Information is power. Money is biscuits. Sausages are members of the French aristocracy. One of these statements is timelessly true. And about to get even truer as cheap, hi-tech surveillance comes ever closer to home.
Mark Birdsall is editor of Eye Spy magazine, the go-to guide for amateur sleuthing enthusiasts. From his offices in the Yorkshire dales, he runs a tidy sideline in selling surveillance devices. He says he recently shipped a batch of cameras, hidden inside teddy-bears, to a school headmistress who wanted to know if one of their teachers was interfering with pupils. He also does a steady trade in solutions for parents anxious to see what their kids are up to on the internet. Much of his trade, though, is from suspicious spouses and jealous lovers. "They ask us for products they can pop in the office – on the computer," he enthuses.
Technology that seemed remote three years ago, when the News Of The World's phone-tapping allegations first broke, is now everyday stuff to a growing cabal of insiders. The NOTW allegedly cracked pin codes on voicemail services. Now, the technology is in place to do a lot more. And, in fact, in the past couple of years it's migrated from being in the hands of professional private investigators – the middlemen who've been power-broking it to Fleet Street – to the level of Maplins-style consumer electronics.
Rattle round Birdsall's web shop, and with a once-off outlay of between £200 and £500 you can clamp your jaws around someone's entire binary life and squeeze every last byte out of their privacy. Bag a webcammed-up wall clock (£90), monitoring software that will pull up the screen on your target's PC on yours in real-time (£90), a key-catcher dongle to display everything that they type (as low as £20), and a £300 "spy phone" that turns their mobile into a go-everywhere bugging device even when it's turned off – and you can utterly embed yourself in your quarry for the price of a week's holiday in Benidorm.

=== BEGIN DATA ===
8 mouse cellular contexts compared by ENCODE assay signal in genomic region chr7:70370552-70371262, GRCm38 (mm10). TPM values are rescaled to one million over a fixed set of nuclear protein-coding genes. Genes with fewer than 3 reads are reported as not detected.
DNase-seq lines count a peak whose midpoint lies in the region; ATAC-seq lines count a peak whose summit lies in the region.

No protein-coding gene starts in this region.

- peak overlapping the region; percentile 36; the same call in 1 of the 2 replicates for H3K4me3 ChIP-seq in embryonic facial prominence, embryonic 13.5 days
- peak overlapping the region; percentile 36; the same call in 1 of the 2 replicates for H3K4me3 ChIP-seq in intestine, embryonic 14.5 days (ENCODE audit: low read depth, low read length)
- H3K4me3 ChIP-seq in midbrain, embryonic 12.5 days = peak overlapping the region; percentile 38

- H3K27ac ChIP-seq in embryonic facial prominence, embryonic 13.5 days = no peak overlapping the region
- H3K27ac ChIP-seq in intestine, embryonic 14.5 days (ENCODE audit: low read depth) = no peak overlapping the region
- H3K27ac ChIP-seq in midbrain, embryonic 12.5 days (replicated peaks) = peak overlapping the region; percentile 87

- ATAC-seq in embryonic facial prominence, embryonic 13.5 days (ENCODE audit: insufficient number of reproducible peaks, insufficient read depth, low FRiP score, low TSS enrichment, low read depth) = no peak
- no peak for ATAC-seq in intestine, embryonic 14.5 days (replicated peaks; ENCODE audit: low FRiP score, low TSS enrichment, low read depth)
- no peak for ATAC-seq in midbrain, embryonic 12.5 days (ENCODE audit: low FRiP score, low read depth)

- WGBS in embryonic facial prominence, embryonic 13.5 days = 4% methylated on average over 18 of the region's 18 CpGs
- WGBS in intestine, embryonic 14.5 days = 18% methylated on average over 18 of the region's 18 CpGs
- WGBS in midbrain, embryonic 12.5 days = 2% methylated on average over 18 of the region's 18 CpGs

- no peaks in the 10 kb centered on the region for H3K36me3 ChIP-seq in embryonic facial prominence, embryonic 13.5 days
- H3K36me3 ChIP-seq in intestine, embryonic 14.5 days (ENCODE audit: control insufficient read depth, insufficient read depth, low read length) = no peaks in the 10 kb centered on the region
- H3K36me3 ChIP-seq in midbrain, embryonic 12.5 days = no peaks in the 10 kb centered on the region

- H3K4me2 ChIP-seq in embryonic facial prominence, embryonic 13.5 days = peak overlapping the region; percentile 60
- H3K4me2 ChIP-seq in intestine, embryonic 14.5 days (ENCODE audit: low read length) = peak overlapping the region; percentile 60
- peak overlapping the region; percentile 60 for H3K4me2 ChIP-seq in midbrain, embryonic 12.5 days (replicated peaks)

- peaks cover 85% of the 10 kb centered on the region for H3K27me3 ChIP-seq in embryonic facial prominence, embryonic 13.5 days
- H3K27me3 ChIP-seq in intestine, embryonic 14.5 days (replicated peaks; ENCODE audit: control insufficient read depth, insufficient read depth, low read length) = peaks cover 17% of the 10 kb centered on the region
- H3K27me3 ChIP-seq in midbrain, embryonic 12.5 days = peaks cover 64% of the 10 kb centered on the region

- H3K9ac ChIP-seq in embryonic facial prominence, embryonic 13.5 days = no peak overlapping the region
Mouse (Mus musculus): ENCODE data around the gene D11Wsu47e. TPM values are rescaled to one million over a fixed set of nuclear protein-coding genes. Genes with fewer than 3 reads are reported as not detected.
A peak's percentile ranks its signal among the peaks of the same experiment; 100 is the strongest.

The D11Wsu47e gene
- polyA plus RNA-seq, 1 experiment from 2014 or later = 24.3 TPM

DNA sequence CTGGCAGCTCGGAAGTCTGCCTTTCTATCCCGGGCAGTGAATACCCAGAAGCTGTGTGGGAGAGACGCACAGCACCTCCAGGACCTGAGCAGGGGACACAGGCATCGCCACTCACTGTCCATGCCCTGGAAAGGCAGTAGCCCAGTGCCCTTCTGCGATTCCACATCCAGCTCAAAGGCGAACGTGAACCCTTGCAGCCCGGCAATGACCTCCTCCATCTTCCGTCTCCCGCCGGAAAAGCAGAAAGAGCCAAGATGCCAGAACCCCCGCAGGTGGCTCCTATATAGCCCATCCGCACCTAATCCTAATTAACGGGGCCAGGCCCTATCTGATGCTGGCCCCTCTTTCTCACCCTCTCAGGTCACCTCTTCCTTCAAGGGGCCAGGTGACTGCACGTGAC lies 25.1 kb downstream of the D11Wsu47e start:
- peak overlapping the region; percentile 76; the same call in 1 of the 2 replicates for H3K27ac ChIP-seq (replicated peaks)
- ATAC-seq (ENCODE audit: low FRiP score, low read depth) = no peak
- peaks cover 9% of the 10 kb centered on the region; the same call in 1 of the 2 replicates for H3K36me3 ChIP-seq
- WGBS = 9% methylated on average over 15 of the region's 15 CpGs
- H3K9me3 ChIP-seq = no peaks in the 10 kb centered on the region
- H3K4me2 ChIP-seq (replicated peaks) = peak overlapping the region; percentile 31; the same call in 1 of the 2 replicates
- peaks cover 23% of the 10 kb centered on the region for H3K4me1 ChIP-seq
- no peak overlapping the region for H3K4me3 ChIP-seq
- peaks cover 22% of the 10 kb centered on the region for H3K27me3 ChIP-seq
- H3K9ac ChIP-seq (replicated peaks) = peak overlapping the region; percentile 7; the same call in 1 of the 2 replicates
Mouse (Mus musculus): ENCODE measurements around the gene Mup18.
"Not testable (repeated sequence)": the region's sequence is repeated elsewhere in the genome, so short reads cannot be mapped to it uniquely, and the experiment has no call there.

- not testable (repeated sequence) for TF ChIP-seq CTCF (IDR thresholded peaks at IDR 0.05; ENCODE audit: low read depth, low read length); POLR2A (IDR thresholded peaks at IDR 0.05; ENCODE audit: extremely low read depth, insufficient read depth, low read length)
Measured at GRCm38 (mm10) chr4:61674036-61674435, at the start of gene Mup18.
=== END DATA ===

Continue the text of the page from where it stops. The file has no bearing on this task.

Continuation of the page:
"In the last five years there's been an absolute boom," Birdsall burbles happily. "The Chinese have invested hundreds of millions of pounds in building up a manufacturing base for this sort of stuff. They take western-made components, reverse engineer them, then sell off generic versions for a tiny fraction of the original price. In terms of how big the industry is – it's worth billions..."
The former communist superpowers – China and Russia – have been channeling their genius for paranoia and their fast-and-loose feeling for information and privacy laws into a growth industry, both in spying on their own populations, and in tapping into the trade secrets of foreign competitors. "If you can see what your competitor is doing, if you can get that technology by computer espionage, you're going to do it, aren't you? It's big business. No longer do you have to break into an office. You can get there via the internet, and that's what those two in particular are doing."
Even before its massive "Green Dam" internet-filtering project, the Chinese state exploited a way to turn webcams against their owners – hacking into the cam's controller in order to turn it into the proverbial 1984 eyeball-in-the-corner-of-the-room.